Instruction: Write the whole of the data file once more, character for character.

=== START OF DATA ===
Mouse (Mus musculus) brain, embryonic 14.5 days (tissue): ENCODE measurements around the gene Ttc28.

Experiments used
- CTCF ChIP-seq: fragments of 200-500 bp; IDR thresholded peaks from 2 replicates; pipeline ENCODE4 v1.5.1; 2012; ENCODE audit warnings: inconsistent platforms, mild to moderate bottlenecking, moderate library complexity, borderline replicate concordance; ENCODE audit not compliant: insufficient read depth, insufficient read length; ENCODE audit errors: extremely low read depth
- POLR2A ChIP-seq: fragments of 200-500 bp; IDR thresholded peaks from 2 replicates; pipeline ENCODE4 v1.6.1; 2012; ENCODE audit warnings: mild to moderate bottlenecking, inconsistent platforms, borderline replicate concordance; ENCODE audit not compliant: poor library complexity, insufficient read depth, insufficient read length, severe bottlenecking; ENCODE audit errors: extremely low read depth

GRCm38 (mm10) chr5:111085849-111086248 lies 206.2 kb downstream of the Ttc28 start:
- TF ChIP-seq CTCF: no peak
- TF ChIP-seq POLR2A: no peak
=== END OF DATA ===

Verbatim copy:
Mouse (Mus musculus) brain, embryonic 14.5 days (tissue): ENCODE measurements around the gene Ttc28.

Experiments used
- CTCF ChIP-seq: fragments of 200-500 bp; IDR thresholded peaks from 2 replicates; pipeline ENCODE4 v1.5.1; 2012; ENCODE audit warnings: inconsistent platforms, mild to moderate bottlenecking, moderate library complexity, borderline replicate concordance; ENCODE audit not compliant: insufficient read depth, insufficient read length; ENCODE audit errors: extremely low read depth
- POLR2A ChIP-seq: fragments of 200-500 bp; IDR thresholded peaks from 2 replicates; pipeline ENCODE4 v1.6.1; 2012; ENCODE audit warnings: mild to moderate bottlenecking, inconsistent platforms, borderline replicate concordance; ENCODE audit not compliant: poor library complexity, insufficient read depth, insufficient read length, severe bottlenecking; ENCODE audit errors: extremely low read depth

GRCm38 (mm10) chr5:111085849-111086248 lies 206.2 kb downstream of the Ttc28 start:
- TF ChIP-seq CTCF: no peak
- TF ChIP-seq POLR2A: no peak